off to California in search of gold.
This man’s mind was a deep forest and his descriptions of
nature are quite inspiring. Where else would I have read about a
whale’s vertebra being used as a mortar or been so highly
entertained by his conversations with an eccentric elderly
There are also descriptions of shipwrecks and discussions
about survival in the woods. Thoreau’s humor will often catch
you unaware and if you collect quotes, you will find quite a
Since most of us will never build our own homes, cook over a
wood fire on a regular basis or take our baths in a pond, this
book presents a lifestyle we may never experience. You will
rarely find an individual in your own circle of friends who
would encourage you to downsize your life in a super-size world.
The uncommon perspective presented in 732 pages will appeal
to writers, poets, philosophers and anyone who values their
thoughts more than material possessions.
During the week of reading this book, I was inspired to take
a trip out to the mountains, walked along a river, and worked in
my garden with a new sense of purpose. The world became a
vibrant, new environment filled with possibilities.
Intense reading? Yes. A week’s worth of reading will
inspire you for a lifetime.
If at all possible, read while this book while floating in a
boat on a pond or while on a camping trip in the woods.
to Build a Cabin
An Artist's Way of Seeing
Lotus Blossoms and Sunflowers, July 27, 2006
Reviewer: The Rebecca
"I like to arrive early in the morning at the pond so
that I can watch the lotus flowers open before noon." ~
Mary Whyte's art has been exhibited by art galleries and has
been collected by museums. She is also the author of Watercolor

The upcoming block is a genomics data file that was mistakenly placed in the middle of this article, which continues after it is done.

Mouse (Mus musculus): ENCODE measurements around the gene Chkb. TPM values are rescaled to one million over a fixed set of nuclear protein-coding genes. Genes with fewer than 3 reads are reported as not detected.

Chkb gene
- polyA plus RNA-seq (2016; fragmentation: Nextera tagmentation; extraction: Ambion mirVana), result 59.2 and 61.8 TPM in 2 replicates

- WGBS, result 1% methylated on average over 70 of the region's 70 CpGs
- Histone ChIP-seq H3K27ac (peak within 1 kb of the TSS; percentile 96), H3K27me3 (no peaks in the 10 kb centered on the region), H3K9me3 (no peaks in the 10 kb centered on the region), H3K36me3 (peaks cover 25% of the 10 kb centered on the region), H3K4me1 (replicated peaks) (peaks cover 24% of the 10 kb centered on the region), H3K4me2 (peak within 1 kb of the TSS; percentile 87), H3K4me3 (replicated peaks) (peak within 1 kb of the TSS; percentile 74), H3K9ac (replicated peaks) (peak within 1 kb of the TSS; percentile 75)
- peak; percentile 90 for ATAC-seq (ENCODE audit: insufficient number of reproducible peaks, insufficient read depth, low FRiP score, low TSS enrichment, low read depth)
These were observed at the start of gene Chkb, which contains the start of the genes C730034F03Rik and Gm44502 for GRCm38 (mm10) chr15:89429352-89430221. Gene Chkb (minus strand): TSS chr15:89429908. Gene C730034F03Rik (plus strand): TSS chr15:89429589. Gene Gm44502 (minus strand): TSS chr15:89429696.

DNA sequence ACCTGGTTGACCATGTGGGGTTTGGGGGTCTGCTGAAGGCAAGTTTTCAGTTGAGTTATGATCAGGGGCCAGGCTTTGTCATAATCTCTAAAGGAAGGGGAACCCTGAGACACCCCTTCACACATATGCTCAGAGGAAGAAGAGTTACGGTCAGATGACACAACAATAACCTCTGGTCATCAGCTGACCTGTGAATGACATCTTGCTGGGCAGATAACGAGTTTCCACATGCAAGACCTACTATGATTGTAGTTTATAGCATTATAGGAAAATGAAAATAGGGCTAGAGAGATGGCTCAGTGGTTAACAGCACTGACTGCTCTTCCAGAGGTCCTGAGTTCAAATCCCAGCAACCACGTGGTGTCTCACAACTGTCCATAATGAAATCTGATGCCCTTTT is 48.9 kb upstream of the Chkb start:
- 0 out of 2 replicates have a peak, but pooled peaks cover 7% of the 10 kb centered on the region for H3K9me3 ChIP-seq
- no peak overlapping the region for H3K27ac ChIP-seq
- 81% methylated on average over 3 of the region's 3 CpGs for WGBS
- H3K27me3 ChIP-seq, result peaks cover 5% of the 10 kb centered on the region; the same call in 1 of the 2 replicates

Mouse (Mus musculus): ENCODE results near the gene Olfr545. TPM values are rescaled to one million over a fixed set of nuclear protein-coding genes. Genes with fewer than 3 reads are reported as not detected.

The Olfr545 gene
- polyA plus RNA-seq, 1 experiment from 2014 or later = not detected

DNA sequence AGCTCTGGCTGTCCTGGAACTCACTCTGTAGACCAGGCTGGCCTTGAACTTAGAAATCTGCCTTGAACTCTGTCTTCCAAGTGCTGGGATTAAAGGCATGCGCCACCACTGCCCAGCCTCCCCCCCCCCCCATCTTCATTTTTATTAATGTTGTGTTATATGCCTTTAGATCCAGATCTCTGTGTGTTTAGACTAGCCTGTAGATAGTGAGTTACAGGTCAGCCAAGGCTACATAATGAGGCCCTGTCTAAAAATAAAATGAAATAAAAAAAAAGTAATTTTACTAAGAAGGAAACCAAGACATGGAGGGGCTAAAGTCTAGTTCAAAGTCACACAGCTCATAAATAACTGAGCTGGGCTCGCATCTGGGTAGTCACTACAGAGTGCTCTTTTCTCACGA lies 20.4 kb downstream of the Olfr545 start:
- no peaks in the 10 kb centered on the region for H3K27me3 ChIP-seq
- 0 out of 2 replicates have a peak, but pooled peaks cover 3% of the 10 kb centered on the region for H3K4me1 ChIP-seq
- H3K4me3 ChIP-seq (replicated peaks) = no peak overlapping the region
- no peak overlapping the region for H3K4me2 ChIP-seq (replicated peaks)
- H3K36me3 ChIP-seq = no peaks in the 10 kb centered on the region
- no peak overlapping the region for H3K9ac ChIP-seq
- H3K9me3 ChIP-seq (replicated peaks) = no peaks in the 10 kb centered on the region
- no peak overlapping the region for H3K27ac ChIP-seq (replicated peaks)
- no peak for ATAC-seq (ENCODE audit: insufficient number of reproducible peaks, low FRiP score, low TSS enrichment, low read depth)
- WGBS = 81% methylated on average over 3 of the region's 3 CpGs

for the Serious Beginner and has illustrated children's books. I
think the reason people love her art is because of the spiritual
elements she is able to capture in watercolor. She also adds a
magical dimension with color, like she adds blue to the steam
from the pan on a stove. The sky burns in a rosy orange as a
beautiful woman holds sunflowers.
What I love most about her paintings is the use of blue colors
to warm the moments. She also has an expert eye for capturing
reflections in water. Her "Moon Over the Meadow" makes
you wish you were there, bathed in the blue silvery light.
Mary Whyte's paintings are all beautiful expressions of detailed
observation, but where she truly excels is when she paints
beautiful women in fields of flowers. They are just stunning.
The beauty of this book is not only the artwork; it is also in
the poetic writing and artist comments. Like a diary of
experience, Mary Whyte explores landscapes, discusses specific
ways she captures moments and is a true teacher in the way she
explains how you can create your own watercolor magic. An
Artist's Way of Seeing is a true inspiration and rare find!
~The Rebecca Review
The Welcoming Garden
Blueprints for Welcoming Front-Yard Combinations, July
Reviewer: The Rebecca
"The new American garden means living and walking among
plants, following a path from driveway to front door among
ornamental grasses and Russian sage, talking with friends under
apple and cherry trees at the front of the house." ~Gordon
Gordon Hayward's ideas can be incorporated into any style of
garden. If you have a walkway to the front door or need to
manage an especially large lawn, his ideas will create a
beautiful nurturing space you will love coming home to.
The book is organized in a step-by-step design. You can see the
complete design from a landscaper's viewpoint and then see the
finished beauty in pictures. Some of the features include:
An Old Weathered House with a Cottage Garden
A Home Completely Surrounded by a Garden
A Small Garden around Big Front Steps
A Garden Running Straight to the Front Door (cover picture)
A Generous Sitting Area in a Small Front Garden
A Sunny Organic Garden
Each idea also has a special section of "Design
Principles." The author explains the pictures so you gain a
sense of how a designer thinks when planning out a new yard.
There are many ideas to love and there is a good balance of
creativity and practical solutions.
~The Rebecca Review